When the city of Flint, Michigan, temporarily switched their water source to the Flint River in 2014, it did not treat the water properly. The untreated river water corroded the pipes, allowing the lead to leach into the drinking water. Tests revealed lead levels in the region’s water to be higher than that of dangerous waste, however, the city failed to warn its residents about the danger for months. At present State officials are facing criminal charges for their role.
The devastating health results of this lapse are now becoming clear. The latest study finds that the city’s lead crisis has sparked a fall in birth rates and a precipitous rise in the miscarriages as well. For a working paper, Daniel Grossman from West Virginia University and David Slusky from the University of Kansas compared the fertility rates in Flint with those in other Michigan cities before and after the Flint changed its water source in 2014.
What they found was fertility, or the birth rate, has declined by 12%among Flint women, and the fetal death rates have increased by 58%. The authors have described the difference as “horrifyingly large,” however say it’s also an undercount since it doesn’t include miscarriages that happened before the 20th week of gestation. The sad part is that most women don’t know about the lead threat.
“Overall, we found that approximately 275 fewer children were born in Flint than we would have expected had the city not changed its water source,” Grossman told in a statement.
The babies born in Flint are also slightly, not much, less healthy as they were elsewhere. However, the authors have cautioned that those kids might have to face the full brunt of lead’s negative health impacts. Lead exposure causes “decreased educational attainment, increased behavioral problems and criminal behavior, and worse labor-market outcomes,” author writes. The toxin decreases the IQ, the potential for life. The number of Flint children with lead-poisoned blood has roughly doubled when the city changed water sources.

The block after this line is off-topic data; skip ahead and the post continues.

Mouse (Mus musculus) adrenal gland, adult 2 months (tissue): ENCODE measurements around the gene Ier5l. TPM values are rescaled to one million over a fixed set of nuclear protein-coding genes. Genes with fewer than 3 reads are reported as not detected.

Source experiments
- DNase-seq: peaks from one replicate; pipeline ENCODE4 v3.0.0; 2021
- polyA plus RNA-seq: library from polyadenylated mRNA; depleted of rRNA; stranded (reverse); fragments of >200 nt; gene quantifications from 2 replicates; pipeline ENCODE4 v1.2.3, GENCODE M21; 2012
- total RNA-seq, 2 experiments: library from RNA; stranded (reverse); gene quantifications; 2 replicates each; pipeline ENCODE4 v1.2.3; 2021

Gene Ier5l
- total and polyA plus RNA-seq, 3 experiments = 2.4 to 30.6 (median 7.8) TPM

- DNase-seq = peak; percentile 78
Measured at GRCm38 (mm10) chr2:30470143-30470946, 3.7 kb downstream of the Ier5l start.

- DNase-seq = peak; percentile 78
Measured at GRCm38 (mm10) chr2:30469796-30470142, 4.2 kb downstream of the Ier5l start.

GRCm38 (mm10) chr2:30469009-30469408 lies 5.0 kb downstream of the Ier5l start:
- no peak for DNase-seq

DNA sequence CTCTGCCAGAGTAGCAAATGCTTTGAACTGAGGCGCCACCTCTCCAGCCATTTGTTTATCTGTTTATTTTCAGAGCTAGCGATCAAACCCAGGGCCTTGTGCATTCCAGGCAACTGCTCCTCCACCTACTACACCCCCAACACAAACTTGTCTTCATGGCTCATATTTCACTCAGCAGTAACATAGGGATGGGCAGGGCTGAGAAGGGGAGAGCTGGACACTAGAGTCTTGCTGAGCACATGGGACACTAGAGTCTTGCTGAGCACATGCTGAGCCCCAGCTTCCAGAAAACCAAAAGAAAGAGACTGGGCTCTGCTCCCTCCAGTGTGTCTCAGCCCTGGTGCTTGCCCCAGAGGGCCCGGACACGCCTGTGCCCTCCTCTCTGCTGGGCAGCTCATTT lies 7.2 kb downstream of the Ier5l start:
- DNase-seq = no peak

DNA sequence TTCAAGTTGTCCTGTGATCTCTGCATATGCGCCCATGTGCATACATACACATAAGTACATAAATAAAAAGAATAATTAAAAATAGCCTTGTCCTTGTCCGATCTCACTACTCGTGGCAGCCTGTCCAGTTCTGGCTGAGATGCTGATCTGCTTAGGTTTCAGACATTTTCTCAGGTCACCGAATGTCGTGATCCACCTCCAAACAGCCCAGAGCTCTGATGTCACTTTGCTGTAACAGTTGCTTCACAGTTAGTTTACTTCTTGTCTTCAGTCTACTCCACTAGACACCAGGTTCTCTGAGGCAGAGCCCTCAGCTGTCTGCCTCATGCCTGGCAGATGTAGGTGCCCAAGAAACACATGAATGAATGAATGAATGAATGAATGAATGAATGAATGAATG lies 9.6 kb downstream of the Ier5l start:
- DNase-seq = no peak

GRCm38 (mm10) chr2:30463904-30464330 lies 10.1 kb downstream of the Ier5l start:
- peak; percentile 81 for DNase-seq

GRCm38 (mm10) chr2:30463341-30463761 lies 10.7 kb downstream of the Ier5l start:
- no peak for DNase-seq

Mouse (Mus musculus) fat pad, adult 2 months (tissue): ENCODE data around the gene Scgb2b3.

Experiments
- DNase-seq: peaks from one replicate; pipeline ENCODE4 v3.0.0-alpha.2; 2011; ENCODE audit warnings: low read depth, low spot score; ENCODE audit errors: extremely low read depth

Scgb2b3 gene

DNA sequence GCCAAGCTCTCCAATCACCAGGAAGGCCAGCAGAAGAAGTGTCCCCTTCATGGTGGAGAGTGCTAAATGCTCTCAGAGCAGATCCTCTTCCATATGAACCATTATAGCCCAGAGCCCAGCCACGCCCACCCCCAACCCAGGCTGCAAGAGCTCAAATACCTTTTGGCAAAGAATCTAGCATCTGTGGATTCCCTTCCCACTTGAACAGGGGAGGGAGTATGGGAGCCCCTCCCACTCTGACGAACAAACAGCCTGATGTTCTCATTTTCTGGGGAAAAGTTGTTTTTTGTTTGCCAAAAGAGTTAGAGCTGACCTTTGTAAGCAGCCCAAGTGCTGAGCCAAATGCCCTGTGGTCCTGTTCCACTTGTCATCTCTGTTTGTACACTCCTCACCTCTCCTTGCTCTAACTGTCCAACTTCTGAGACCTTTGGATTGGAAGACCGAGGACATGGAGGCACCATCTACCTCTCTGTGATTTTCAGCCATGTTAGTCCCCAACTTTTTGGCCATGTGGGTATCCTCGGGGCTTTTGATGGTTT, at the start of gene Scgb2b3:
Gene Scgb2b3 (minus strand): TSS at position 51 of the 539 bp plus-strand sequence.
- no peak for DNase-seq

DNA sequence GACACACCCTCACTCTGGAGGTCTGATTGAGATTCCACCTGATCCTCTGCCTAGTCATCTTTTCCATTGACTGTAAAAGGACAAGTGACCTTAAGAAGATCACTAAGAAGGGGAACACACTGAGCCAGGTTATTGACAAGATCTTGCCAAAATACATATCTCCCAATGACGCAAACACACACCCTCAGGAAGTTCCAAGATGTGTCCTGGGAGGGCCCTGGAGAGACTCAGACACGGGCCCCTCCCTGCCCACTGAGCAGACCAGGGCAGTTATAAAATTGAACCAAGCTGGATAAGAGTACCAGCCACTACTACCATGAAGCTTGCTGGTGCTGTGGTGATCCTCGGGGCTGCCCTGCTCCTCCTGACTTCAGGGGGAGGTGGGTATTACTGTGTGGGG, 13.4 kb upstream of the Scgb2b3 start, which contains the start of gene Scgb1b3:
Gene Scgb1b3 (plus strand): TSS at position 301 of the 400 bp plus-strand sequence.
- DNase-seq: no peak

Flint is just another example of how the health of low-income communities can be damaged by the environment, and by the high-level policy decisions. Flint is majority-black, according to Washington Post, and it is nation’s poorest city. However, in this case, the only time when low-income people and people of color have been disproportionately affected by lead. Studies have revealed that black neighborhoods are, on an average, more likely to be impacted by the lead toxicity than predominantly white areas.
The problem often begins with housing segregation, which makes pockets of housing that go without inspections and renovations. Vann Newkirk reported, in New Orleans, “housing discrimination in the city had forced generations of black residents into segregated wards and neighborhoods, often located in the areas with the highest risk for both lead poisoning and flooding.” The city’s housing authority, HANO, he writes, “simply didn’t respond to thousands of complaints or keep buildings up to code. In 1994, 15 years after HANO was labeled a ‘troubled’ development, HUD inspectors visited 150 units in the neighborhood and found that all 150 units failed to meet standards—with problems including peeling lead paint, asbestos exposure, and massive roach infestations—and that none of the units had been updated at all in 10 years.”
In Baltimore, around 65,000 children were found to have high blood-lead levels between 1993 to 2013, according to the FiveThirtyEight. Freddie Gray, who died in police custody after growing up in the Baltimore’s poorest neighborhoods, received a settlement for the lead poisoning. The Baltimore Sun says, “experts suggest Gray’s mental impairment by lead poisoning might have played a role in his struggles in school and his involvement in the drug trade.”
Although Baltimore has a step towards lead abatement, the city has also recognized the link between its lead-tainted homes and it’s historically high fetal as well as infant-mortality rates.
The health consequences of lead have been known for decades. However even after they became clear, industry leaders and the policy makers would blame the affected people for their ailments.
As Laura Bliss reported for the CityLab, in 1957 meeting of the Health and Safety for the Lead Industries Association featured director Manfred Bowditch admitting, “The major source of trouble is the flaking of lead paint in the ancient slum dwellings of our older cities.” “It was necessary,” Bliss wrote, “‘to educate the parents’ about the risk of lead paint, Bowditch complained to a colleague in 1956. ‘But most of the cases are in Negro and Puerto Rican families, and how does one tackle that job?’”